The sympathetic nervous system supplies all of the body structures — including muscle, tendon, ligament, dura, disk, synovium, bone, and even the internal organs. When one of these sites receives an injury, it's the sympathetic nervous system's job to monitor the injury and tell the spinal cord or the brain about it. Sometimes the sympathetic nerves forget to stop monitoring the injury. This can be compared to a car engine that keeps on running (or dieseling), even after being turned off. When this happens to the sympathetic nerves, a very painful syndrome called Reflex Sympathetic Dystrophy (RSD) can develop. Chronic Regional Pain syndrome (CRPS) is another term that is often used to describe this syndrome.
Symptoms of RSD There are three classic stages, or symptom complexes, of RSD: Stage I 1. Cold hyperalgesia - cold hurts. The afflicted feels excessive pain to cold. 2. Mechanical hyperalgesia - excessive pain to movement. Movement stimulates pain. Pressure from touch hurts. 3. Vasomotor changes - color changes. Red or blue skin color changes occur. 4. Sudomotor changes - sweating of the affected body part can occur. 5. Scleratomally mediated pain - the pain does not follow the pattern of a particular sensory or motor peripheral nerve or nerve root. 6. Thermogaphic change - infrared medical thermography can map the distribution and presence of skin temperature changes. 7. Sympathetic fiber hyperactivity - the sympathetic nerves are irritable or easily aroused. Stage II 8. Contracture - loss of range of motion, muscles atrophy (the muscles waste away). 9. Edema - swelling of the affected body part can occur. Stage III 10. Sudeks Atrophy - bone loss or thinning can occur. In addition, there are several other non-classic stages that are now recognized: 1. Visceral somatic convergence – as a result of excess activity coming from the sympathetic nerves supplying the muscles, tendons, ligaments, or other tissues affected, there may be internal organ involvement (cardiac, ophthalmic, dental abnormalities can occur). 2. Motor Form of Dystrophy - movement disorders in the affected body part can occur. 3. Spread - there may be spread of symptoms from the original body part affected to other body parts.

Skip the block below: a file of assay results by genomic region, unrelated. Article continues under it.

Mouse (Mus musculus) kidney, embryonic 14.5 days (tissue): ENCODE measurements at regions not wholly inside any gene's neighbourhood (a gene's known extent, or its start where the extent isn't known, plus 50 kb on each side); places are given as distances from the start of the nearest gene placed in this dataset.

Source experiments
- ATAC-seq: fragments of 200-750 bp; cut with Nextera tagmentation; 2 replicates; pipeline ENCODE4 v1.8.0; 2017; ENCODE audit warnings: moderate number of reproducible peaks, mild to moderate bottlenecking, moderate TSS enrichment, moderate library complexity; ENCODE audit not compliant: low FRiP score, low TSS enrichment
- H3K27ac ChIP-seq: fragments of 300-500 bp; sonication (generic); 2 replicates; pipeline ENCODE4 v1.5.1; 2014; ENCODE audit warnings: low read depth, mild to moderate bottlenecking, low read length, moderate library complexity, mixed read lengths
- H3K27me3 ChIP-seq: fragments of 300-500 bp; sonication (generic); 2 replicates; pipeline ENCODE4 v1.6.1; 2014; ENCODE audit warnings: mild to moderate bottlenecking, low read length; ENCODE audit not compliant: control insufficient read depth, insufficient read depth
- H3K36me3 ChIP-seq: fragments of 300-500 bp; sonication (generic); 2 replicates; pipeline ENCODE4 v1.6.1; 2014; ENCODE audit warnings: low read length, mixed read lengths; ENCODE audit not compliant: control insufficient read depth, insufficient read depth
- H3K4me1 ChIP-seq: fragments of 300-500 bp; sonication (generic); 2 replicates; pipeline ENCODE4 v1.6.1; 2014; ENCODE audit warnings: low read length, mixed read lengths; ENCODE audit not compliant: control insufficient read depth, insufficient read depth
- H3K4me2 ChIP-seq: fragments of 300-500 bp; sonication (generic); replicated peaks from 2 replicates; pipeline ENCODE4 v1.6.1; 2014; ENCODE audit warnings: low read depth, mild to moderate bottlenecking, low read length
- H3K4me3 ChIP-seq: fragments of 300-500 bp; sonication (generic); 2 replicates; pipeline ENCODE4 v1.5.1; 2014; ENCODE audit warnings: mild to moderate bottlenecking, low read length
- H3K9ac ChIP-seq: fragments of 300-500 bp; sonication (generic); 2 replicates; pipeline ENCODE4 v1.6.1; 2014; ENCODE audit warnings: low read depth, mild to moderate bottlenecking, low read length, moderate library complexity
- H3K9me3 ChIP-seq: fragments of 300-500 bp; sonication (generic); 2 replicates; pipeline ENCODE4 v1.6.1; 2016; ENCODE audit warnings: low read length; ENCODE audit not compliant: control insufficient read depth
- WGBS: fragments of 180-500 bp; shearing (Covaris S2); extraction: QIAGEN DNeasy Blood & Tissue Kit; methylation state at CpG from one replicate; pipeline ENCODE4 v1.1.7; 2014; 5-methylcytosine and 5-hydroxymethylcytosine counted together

The Sympathetic Nervous System & RSD
Summary of Sympathetic Function: Eye: contract pupil Heart: increase heart rate, contraction and conduction velocity Arterioles: constriction (narrowing) Veins: constriction (narrowing) Lung: bronchial relaxation Stomach: decrease motility, inhibit secreations, increase sphincter tone Intestine: decrease motility, inhibit secretions, increase sphincter tone Gallbladder: contraction of ducts Urinary Bladder: relaxation of bladder wall, increase sphincter tone Uterer: increase tone Uterus: variable Male Sex Organs: ejaculation Skin: contraction, slight localized sweat secretion Spleen Capsule: contraction Liver: increased glycogen breakdown Pancreas: decreased secretion, inhibition of insulin and glucagon Salivary Glands: thick, viscus secretion Adipose Tissue: lypolysis
RSD is anything but simple. Anyone afflicted with sympathetic pain should consult a doctor with specialized training and obtain a medical opinion.